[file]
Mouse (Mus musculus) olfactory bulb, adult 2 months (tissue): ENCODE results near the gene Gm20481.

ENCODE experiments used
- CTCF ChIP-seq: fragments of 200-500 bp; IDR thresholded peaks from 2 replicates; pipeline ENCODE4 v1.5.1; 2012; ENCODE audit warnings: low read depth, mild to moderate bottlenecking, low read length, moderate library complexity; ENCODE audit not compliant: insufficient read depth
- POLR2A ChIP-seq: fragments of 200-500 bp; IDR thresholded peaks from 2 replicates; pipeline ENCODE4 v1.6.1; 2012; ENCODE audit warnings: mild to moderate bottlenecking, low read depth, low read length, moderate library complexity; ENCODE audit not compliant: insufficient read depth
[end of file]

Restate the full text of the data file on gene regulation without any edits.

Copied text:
Mouse (Mus musculus) olfactory bulb, adult 2 months (tissue): ENCODE results near the gene Gm20481.

ENCODE experiments used
- CTCF ChIP-seq: fragments of 200-500 bp; IDR thresholded peaks from 2 replicates; pipeline ENCODE4 v1.5.1; 2012; ENCODE audit warnings: low read depth, mild to moderate bottlenecking, low read length, moderate library complexity; ENCODE audit not compliant: insufficient read depth
- POLR2A ChIP-seq: fragments of 200-500 bp; IDR thresholded peaks from 2 replicates; pipeline ENCODE4 v1.6.1; 2012; ENCODE audit warnings: mild to moderate bottlenecking, low read depth, low read length, moderate library complexity; ENCODE audit not compliant: insufficient read depth